It has now been 51 years since the first silver-screen appearance of the secret agent known as James Bond (code name 007) in Dr. No (1962). Since then, there have been twenty-three films, and six actors who have donned the Bond tuxedo. From Sean Connery to Pierce Brosnan (in the first twenty films), there have been many ‘staples’ of the Bond world that viewers have come to expect and appreciate over the years: girls, gadgets, M, Q, Felix Leiter, Moneypenny, fancy cars, poker, dry shaken martinis… all to do with a rather dapper and somewhat fantastic lifestyle. All men wanted to be Bond, and all women wanted to be his girl; for his world is, in a sense, the ultimate escapist experience. With the new millennium came an opportunity to reboot the franchise, as Christopher Nolan did with the Batman franchise, and with Daniel Craig’s Bond we discover Bond’s origins (which will no doubt re-launch the suave, debonair 007 we’ve all come to know and love in the next film). So, out with the old, in with the new, and with the new Bond, some of those beloved staples change to reflect the 21st century. These changes include: how females are represented in the films, the casting of key characters (M, Q, Felix, Moneypenny), and all the technology utilized by Bond.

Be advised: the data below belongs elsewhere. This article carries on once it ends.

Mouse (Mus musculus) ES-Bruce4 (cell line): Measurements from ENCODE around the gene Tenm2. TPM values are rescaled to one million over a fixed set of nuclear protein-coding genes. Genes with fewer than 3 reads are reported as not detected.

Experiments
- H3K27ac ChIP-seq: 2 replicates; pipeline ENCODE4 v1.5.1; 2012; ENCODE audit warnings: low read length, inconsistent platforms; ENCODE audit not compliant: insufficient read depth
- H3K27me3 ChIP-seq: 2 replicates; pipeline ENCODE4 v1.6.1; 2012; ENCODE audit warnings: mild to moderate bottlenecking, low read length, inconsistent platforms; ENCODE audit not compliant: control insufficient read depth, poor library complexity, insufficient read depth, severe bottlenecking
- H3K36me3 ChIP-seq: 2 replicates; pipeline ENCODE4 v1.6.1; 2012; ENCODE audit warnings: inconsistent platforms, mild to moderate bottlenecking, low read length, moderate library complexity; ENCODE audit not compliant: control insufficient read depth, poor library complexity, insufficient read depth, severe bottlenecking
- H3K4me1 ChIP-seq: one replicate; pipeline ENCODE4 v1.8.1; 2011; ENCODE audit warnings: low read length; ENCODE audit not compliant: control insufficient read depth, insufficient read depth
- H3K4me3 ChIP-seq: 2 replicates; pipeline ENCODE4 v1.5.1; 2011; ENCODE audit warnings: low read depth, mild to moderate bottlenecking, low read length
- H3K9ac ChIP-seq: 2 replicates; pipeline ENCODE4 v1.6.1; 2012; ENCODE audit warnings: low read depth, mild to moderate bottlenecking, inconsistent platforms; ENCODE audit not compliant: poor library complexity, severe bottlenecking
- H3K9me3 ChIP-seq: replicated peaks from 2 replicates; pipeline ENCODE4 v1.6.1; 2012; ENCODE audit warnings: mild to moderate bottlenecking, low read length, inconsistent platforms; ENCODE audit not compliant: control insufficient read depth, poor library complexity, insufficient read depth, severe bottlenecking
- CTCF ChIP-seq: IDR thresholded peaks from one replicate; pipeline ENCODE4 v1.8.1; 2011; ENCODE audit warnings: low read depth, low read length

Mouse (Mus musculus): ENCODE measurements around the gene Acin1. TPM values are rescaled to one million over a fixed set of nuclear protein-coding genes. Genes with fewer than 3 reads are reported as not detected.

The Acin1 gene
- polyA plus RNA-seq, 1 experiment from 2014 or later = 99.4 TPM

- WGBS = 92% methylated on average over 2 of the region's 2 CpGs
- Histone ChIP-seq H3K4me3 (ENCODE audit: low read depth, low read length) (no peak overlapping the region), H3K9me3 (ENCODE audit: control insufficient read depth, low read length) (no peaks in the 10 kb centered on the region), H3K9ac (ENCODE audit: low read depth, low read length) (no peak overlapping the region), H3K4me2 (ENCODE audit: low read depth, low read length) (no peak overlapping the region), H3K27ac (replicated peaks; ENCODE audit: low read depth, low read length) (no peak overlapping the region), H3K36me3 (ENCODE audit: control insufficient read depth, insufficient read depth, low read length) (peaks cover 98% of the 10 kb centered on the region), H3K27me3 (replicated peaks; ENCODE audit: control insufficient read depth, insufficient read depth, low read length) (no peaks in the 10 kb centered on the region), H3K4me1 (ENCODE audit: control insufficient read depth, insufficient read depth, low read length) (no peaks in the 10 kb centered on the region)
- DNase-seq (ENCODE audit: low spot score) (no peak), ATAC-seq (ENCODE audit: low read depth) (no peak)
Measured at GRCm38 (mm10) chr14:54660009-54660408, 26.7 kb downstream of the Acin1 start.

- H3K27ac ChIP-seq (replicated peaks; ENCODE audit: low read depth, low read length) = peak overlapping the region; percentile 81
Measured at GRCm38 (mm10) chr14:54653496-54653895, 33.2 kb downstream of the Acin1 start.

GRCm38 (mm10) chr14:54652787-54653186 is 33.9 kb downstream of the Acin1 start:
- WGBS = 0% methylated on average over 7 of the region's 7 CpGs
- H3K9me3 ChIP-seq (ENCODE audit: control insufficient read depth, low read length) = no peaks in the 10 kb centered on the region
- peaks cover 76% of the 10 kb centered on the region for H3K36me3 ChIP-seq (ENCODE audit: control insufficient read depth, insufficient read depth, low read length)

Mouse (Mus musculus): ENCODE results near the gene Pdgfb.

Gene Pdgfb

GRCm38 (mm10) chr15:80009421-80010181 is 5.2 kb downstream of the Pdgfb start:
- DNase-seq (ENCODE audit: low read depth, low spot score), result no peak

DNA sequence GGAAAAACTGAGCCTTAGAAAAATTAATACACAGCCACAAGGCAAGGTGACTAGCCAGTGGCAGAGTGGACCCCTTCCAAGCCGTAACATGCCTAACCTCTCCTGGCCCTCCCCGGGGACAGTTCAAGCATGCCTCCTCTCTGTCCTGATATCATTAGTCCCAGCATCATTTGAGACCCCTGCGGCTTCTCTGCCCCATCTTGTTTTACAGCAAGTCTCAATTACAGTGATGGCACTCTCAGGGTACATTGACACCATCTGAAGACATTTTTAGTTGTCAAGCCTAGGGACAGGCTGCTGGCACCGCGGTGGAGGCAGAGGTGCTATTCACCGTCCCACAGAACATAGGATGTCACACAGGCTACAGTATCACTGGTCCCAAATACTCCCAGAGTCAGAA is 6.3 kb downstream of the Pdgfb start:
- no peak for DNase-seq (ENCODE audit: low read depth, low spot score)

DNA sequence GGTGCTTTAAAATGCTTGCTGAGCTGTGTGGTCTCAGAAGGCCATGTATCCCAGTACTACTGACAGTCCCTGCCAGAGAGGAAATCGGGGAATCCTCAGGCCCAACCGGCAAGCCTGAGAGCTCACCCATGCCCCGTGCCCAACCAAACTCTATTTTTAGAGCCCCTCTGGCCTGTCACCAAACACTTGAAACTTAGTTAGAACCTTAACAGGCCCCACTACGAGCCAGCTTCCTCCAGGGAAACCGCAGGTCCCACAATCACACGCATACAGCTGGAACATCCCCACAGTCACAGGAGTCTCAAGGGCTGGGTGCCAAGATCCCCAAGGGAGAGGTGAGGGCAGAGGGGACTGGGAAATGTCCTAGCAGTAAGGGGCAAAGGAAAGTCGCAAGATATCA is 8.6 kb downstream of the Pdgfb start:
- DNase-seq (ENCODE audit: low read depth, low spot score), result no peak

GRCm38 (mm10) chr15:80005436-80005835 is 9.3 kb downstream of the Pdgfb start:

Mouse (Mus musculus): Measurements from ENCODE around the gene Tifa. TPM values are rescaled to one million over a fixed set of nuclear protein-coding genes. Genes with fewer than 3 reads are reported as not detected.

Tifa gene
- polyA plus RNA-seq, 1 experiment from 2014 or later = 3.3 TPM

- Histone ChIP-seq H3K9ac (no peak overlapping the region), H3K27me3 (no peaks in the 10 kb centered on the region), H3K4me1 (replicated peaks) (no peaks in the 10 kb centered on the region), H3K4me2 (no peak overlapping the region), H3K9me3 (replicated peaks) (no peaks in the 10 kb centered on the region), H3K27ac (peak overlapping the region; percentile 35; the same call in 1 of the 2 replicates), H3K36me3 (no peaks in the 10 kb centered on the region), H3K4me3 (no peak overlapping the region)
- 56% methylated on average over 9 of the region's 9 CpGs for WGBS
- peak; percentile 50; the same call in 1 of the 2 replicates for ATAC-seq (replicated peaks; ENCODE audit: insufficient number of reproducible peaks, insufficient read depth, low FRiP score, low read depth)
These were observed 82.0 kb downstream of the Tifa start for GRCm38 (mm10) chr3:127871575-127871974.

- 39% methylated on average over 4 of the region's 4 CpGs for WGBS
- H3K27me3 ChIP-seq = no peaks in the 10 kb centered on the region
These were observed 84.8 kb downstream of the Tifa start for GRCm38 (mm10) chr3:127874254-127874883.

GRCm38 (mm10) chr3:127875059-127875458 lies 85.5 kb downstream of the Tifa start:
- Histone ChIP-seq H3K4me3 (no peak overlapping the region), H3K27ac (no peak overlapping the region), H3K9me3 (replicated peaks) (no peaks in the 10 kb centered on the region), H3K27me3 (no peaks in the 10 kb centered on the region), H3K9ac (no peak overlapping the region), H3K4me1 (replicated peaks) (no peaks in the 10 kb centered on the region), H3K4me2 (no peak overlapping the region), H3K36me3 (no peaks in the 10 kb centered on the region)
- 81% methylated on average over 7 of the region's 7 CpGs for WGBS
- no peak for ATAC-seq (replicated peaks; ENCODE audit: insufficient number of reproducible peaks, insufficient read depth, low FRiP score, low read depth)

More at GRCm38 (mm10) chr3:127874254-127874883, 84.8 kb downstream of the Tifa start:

Let’s first look at female representation in the Bond films. I say ‘females’ because there is a distinction to be made: in the early Bond films, these females are Bond girls, and in the later Bond films (especially with Craig), these females are women. Indeed the difference is that in the early Bond films, especially with Sean Connery, Bond is very domineering and misogynistic. It seems that to him, these girls are “disposable pleasures” (Vesper Lynd, Casino Royale) that are means to various ends, whether it be sexual gratification or even just getting into his opponent’s hotel room. In fact, often times, “Bond proves the villain’s impotence by seducing the villain’s girl, thus symbolically castrating him” (Woodward, 181). The girls symbolically represent, of course, the stakes of the ‘game’ between Bond and the bad guy. In the more recent Bond films, however, the women are more equal to Bond; he also respects them more. Equally, he seems more affected by the consequences the women he sleeps with suffer (because of their association with him); to him, they are no longer mere playthings, they do mean something. Another aspect of female representation in the Bond movies is how women are portrayed in the opening title sequences: in the first twenty films, these sequences predominantly feature naked (or semi-naked) women. In the last three films (Craig’s incarnation), women are either completely absent or mere background elements kept in homage to Ken Adam’s original concept. With the more respectable and one may say ‘politically correct’ approach to the women, it seems natural that the key characters surrounding Bond are likewise more ‘politically correct’ and reflective of the 21st century as well.